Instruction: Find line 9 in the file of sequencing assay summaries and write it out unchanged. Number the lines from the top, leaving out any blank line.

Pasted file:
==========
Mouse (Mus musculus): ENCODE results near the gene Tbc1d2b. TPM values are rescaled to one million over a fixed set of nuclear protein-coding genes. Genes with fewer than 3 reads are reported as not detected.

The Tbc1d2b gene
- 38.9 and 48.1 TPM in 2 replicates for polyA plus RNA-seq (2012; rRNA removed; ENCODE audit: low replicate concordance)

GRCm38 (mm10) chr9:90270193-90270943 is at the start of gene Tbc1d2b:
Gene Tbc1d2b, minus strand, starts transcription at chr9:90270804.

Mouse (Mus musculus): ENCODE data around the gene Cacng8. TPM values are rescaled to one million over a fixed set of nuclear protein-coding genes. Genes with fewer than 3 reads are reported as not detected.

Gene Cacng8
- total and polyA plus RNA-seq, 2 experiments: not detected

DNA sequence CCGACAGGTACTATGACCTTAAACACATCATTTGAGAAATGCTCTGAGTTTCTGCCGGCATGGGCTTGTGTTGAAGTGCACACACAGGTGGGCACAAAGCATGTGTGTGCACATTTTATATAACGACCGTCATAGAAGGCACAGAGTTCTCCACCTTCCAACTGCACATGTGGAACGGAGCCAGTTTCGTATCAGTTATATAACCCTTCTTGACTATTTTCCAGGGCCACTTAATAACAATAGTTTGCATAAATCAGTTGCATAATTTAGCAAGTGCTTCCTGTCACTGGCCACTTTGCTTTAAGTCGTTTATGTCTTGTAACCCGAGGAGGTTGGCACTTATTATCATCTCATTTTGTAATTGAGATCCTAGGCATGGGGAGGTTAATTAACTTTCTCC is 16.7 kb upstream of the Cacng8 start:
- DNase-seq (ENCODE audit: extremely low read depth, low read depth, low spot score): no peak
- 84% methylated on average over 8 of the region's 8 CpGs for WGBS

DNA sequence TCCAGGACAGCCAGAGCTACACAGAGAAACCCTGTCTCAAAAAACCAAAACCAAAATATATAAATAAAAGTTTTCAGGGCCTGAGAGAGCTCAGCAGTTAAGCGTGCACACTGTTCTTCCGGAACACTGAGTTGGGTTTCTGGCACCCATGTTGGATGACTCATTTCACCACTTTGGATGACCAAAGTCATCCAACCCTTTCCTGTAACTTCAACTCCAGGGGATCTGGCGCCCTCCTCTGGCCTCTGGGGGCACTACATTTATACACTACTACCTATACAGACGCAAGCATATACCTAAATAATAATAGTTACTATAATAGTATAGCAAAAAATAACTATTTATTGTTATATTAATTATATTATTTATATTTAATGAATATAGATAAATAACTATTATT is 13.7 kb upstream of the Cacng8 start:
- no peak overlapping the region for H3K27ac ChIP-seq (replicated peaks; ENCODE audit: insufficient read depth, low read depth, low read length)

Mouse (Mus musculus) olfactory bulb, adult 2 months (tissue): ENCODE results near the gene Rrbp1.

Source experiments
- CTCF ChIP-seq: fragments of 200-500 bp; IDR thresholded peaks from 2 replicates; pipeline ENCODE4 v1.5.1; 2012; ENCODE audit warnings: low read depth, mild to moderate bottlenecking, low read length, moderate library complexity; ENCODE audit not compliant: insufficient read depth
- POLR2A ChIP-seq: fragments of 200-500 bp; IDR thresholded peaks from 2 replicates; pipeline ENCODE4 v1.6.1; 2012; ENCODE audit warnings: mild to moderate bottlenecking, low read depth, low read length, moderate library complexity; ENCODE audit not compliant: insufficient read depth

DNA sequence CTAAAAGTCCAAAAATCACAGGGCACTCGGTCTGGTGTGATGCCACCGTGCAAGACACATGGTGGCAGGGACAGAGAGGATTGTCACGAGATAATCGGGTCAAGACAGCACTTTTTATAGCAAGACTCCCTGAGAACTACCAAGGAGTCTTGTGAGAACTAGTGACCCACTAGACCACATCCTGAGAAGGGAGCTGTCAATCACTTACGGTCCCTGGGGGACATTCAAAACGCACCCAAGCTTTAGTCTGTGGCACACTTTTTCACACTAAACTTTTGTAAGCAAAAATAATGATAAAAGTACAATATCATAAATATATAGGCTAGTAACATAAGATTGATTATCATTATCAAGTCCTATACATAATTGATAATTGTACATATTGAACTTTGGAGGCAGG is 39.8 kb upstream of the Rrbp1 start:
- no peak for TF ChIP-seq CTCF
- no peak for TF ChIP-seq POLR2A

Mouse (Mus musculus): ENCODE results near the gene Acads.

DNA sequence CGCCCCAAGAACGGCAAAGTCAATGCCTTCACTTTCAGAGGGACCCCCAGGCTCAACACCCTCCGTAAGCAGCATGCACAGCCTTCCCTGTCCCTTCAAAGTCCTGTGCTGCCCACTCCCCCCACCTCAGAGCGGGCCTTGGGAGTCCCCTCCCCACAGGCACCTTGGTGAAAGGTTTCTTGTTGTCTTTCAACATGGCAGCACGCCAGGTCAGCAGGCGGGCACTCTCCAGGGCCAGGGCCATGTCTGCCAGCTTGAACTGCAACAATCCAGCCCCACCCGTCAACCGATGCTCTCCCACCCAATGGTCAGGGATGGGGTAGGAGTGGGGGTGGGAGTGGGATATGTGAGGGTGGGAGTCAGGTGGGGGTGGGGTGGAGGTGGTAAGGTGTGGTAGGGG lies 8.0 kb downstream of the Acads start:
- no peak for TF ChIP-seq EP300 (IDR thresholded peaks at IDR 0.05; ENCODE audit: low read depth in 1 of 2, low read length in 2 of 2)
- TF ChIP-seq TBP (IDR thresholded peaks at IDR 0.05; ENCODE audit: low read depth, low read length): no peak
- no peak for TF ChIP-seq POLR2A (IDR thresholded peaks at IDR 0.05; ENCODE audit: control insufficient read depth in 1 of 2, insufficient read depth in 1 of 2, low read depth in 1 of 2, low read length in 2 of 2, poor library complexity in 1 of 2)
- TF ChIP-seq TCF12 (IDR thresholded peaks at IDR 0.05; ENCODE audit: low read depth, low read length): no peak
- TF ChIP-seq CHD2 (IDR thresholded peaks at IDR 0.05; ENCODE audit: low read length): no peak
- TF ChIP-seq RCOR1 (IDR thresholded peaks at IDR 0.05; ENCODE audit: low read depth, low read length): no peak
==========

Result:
DNA sequence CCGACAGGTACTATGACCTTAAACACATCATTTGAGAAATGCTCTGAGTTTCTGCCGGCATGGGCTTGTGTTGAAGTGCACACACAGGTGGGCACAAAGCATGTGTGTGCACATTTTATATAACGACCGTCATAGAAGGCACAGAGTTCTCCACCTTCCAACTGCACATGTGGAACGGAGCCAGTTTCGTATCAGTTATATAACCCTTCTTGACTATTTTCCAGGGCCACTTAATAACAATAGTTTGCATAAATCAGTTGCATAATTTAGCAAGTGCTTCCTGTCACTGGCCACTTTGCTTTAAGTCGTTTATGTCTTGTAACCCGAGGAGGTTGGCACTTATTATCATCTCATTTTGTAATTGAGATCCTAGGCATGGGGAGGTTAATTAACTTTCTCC is 16.7 kb upstream of the Cacng8 start: